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Classroom Libraries--The Focal Point of a Literacy Classroom

Updated: Oct 25, 2019

Classroom libraries are the focal point of the literacy classroom. Students need to be given choice, options and time. @KyleneBeers tweets often about the importance of reading. One tweet in particular is my favorite (okay…one of my many favorites).

She stated that struggling readers need 3 things:

  • books to read

  • time to read

  • more books to read

In the past twenty years of my career, I’ve met many elementary teachers and some middle school literacy teachers across the South from New Mexico to Texas to Georgia to South Carolina that wanted to build their classroom libraries to look like mine and my coworkers’ when I showed them pictures or they visited our classrooms. My classroom library had volume! There were choices for readers of varying levels. It took a while to build that library but it was definitely worth it!

Now, I saw those same teachers building their classroom libraries—some with their own money, some with district supplied classroom libraries—but, they were building volume in their classroom libraries. However, they had a large quantity of books but did not want to put it all out. They wanted to filter what students would read and when students would get a new selection of books, and then take the old selection away. I walked into classrooms where they had a classroom library—labeled, leveled and attractive! BUT…high above on the very top shelf out of student reach were more baskets of books just taunting the students or baskets of books behind cleverly designed curtains that students were not to go behind.

If we want students to develop and foster a love of reading,

we have to give them choices—all at the same time!

One teacher even frowned at me when I delivered her brand new, district purchased classroom library of 300 new titles because she said she didn’t have room to put that many books and asked “Should I only put half of it out?” I smiled and politely said, “I’m sure you will find plenty of room so that your children will have a variety of choices to choose from for reading.” Guess what? She did it!

Common questions teachers have about classroom libraries are:

How will I monitor all those books?

How will students “check out” books?

How will I manage the classroom library?


Before the start of the year, I would organize my library into content topics, similar themes, authors, series, etc. I would label the baskets and have it looking nice and attractive for the first day of school along with some empty baskets left unlabeled. I would also have baskets of random books that were just labeled with very general titles such as, Picture Books, Nonfiction books, Poetry books.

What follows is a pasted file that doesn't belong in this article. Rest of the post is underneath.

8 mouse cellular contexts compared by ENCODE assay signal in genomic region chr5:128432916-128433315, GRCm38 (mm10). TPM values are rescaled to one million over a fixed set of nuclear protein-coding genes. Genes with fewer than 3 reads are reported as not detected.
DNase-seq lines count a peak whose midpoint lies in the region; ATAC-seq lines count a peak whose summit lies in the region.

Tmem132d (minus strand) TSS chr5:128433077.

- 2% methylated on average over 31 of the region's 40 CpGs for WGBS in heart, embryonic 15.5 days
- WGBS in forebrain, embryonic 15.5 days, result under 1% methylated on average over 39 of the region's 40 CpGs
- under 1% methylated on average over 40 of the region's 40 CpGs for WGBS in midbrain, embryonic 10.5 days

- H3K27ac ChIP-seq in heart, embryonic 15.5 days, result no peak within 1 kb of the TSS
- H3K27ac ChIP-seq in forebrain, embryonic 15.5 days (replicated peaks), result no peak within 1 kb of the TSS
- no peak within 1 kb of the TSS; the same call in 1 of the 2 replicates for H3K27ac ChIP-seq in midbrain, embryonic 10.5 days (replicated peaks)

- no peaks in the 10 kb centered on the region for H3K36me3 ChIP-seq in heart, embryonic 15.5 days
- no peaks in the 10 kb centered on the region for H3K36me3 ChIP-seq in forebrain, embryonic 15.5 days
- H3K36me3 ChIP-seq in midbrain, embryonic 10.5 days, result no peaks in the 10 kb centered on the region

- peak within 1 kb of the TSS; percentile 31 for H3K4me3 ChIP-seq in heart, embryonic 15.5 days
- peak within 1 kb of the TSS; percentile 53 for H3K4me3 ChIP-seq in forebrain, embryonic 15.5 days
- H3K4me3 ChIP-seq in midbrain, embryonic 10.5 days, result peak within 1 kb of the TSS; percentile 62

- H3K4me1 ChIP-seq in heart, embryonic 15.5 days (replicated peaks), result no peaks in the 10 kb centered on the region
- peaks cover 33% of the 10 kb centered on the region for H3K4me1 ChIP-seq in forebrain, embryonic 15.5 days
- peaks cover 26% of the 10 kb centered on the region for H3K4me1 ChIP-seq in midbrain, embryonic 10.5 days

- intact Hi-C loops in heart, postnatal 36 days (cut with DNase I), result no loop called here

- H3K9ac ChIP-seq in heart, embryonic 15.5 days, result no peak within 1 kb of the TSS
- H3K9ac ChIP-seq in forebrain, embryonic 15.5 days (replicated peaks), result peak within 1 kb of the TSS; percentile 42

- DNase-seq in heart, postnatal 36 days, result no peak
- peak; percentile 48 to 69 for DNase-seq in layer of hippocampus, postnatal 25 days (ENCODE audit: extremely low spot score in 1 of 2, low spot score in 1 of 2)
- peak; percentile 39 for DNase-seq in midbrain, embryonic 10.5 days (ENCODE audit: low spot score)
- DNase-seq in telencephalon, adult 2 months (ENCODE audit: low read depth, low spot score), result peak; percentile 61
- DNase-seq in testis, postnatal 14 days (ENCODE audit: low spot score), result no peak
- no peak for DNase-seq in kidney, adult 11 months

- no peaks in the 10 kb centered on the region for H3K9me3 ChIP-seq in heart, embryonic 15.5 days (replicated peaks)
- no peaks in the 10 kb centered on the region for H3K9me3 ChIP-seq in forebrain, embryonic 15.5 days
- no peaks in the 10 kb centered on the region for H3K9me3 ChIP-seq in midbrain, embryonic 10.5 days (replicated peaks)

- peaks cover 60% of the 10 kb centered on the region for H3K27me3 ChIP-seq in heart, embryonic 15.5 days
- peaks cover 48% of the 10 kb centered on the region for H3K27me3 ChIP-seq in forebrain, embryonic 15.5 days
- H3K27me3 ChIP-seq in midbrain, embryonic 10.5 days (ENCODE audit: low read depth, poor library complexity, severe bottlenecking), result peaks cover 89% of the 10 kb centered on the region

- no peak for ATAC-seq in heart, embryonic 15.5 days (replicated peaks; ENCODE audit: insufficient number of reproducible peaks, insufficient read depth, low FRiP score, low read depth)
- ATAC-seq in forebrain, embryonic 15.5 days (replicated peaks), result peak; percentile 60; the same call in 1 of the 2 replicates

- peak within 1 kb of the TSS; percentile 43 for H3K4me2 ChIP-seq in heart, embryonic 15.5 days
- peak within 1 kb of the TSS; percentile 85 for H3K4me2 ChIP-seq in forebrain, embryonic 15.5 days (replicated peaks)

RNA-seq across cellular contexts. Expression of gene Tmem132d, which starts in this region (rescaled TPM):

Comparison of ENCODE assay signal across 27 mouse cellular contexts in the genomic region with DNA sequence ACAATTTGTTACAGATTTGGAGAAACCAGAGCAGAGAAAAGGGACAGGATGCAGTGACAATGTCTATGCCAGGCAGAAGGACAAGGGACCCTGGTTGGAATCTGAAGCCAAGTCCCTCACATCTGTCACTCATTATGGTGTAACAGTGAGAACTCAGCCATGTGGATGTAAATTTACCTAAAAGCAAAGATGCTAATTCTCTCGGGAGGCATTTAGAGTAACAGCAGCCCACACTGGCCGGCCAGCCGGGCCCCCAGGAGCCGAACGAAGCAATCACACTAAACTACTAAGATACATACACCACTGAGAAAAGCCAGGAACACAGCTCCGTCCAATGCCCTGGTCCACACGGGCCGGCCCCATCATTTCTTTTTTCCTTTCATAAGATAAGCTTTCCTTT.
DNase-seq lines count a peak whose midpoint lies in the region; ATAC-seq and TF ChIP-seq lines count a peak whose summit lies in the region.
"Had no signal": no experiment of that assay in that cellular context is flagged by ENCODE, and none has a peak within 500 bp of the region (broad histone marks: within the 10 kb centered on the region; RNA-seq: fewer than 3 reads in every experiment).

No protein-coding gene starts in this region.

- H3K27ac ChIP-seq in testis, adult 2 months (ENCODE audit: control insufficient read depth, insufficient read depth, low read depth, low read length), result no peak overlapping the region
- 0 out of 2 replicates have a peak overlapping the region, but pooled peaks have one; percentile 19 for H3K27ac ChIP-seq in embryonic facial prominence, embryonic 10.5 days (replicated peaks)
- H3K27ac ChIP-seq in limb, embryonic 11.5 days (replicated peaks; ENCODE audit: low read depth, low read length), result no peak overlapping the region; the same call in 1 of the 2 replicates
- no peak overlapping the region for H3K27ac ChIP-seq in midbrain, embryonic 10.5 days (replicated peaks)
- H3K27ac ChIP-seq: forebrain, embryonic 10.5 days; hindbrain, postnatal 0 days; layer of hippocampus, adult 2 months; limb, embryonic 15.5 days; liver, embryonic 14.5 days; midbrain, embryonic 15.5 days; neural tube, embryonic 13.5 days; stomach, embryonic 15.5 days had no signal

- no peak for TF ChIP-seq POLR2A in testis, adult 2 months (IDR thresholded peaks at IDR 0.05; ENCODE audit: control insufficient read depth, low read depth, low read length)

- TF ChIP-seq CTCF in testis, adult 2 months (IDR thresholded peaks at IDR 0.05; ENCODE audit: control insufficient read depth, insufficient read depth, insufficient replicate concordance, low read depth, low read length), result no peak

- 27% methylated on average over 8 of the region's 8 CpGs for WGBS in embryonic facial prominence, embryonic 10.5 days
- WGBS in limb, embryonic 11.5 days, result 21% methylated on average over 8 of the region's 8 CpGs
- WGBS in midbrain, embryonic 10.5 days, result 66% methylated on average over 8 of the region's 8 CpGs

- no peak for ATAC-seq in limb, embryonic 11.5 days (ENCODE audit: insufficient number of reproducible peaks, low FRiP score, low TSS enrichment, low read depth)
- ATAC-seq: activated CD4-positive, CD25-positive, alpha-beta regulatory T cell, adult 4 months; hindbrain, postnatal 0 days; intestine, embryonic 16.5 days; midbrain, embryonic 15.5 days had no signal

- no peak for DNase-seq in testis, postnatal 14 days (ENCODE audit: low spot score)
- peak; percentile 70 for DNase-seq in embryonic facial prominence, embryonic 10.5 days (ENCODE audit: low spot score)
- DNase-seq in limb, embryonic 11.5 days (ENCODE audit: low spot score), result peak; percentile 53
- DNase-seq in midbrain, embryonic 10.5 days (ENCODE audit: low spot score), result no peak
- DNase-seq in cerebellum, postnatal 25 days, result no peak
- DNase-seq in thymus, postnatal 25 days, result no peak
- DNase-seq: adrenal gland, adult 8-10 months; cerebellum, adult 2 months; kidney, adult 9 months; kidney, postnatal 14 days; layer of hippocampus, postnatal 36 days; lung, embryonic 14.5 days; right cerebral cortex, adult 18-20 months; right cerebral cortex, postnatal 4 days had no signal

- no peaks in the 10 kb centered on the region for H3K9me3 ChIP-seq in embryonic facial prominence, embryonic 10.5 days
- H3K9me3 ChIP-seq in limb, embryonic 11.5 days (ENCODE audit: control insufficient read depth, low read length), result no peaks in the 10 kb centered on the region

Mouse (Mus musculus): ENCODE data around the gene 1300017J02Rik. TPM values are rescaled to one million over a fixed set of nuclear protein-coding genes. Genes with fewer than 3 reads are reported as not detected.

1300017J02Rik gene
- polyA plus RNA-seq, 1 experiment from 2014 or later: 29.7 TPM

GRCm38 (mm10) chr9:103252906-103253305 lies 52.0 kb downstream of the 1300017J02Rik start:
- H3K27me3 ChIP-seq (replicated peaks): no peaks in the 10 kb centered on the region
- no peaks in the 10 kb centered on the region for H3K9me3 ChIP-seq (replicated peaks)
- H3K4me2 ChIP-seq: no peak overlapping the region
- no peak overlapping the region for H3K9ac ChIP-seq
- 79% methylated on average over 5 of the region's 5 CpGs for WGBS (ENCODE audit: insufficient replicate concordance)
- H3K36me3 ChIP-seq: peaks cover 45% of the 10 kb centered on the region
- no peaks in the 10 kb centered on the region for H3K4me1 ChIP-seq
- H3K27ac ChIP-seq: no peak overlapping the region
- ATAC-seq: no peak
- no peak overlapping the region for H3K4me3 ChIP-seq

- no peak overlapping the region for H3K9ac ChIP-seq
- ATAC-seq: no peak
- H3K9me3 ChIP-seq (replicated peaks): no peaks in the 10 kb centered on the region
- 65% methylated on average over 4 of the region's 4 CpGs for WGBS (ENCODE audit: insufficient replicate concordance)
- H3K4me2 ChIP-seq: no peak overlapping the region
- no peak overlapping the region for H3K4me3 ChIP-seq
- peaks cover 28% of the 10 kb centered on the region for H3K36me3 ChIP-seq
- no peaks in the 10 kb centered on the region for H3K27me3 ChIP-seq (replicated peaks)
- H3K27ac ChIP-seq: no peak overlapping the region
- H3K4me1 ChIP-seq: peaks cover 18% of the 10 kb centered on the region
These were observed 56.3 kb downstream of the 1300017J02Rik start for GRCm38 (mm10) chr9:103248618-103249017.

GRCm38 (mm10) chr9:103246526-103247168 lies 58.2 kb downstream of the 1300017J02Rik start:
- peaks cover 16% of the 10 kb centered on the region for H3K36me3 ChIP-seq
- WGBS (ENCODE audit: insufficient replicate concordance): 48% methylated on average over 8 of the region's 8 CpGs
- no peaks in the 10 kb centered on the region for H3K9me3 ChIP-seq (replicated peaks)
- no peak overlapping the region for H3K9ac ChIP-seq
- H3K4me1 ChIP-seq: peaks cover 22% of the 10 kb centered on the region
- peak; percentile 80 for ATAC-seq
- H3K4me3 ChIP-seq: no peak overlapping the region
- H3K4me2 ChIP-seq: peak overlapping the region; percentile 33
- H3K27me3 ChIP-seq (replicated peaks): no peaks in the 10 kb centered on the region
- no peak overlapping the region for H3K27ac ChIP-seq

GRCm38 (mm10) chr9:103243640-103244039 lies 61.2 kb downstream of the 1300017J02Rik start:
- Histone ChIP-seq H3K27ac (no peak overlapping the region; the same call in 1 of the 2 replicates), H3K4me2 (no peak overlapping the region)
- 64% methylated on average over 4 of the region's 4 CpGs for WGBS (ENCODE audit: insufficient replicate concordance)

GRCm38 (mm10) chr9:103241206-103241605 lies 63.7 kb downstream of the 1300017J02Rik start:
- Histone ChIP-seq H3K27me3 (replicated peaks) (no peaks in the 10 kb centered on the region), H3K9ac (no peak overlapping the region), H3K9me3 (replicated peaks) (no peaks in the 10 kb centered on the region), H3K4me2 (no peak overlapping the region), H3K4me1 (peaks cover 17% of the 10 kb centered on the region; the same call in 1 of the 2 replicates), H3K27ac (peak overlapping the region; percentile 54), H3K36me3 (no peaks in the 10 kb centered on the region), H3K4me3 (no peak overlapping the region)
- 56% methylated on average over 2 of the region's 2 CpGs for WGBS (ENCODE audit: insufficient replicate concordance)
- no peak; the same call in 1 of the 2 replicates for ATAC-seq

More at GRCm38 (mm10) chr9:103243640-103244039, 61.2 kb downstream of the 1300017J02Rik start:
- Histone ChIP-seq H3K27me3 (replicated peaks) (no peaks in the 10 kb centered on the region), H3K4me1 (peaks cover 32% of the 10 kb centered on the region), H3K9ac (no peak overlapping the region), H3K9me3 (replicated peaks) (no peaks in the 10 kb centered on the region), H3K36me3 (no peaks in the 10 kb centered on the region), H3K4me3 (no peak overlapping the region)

On the first day of school, I would introduce the classroom library and give a short tour. Then, during that first week of school, I would encourage students to shop through the baskets and browse the books. I encouraged them to look for sets of books that would make sense in a basket with a label. When students found a set and shared it with the class, I would make a big deal about reorganizing the library to make it easier to find what we need. Students were then wanting to find all kinds of different smaller baskets. This was GREAT! Students now had ownership over the organizing of the library and were more likely to manage those baskets according to the labels.

Then, during those first 10-15 days of Launching Readers’ Workshop, students would be taught how to choose books and how to return them when they were done. Encourage students to reorganize books that were misplaced in the wrong basket. During the first couple of weeks, take a few books and ask students which basket they should be placed in. This will provide practice and keep students thinking about caring for and managing the organized classroom library.

Now, about checking out books, my students just selected a couple of books for their book basket and returned a book when they finished it. It was the honor system! The guideline was that they should have no more than 3 books in their book basket—at least one fiction and one nonfiction! We were definitely not a perfect classroom. Many times in the beginning of the year, I had to reteach the guideline and have a “book basket clean out”! However, as the year progressed, the students got the idea and we didn’t have to do that very often. Then, it became just an individual conference issue with a couple of students.

Managing and keeping up with all those books was a different matter. My classroom library had been purchased with my own money because my school district at the time was not supplying classroom libraries. So, I tried to keep an eye on all those books, but if one or two walked away, I couldn’t get upset about it. I would just tell myself that at least they have a book in their house now! I know when the school district purchases the class library, it’s an entirely different matter. So, you have to develop some system of keeping up with the books, but don’t let the system cause discouragement in student book choice.

When designing and organizing your classroom library, think about the most cozy library or bookstore you've visited and work around that idea. The library can be so inviting and bring warmth and inspiration to your classroom.

Until next time...

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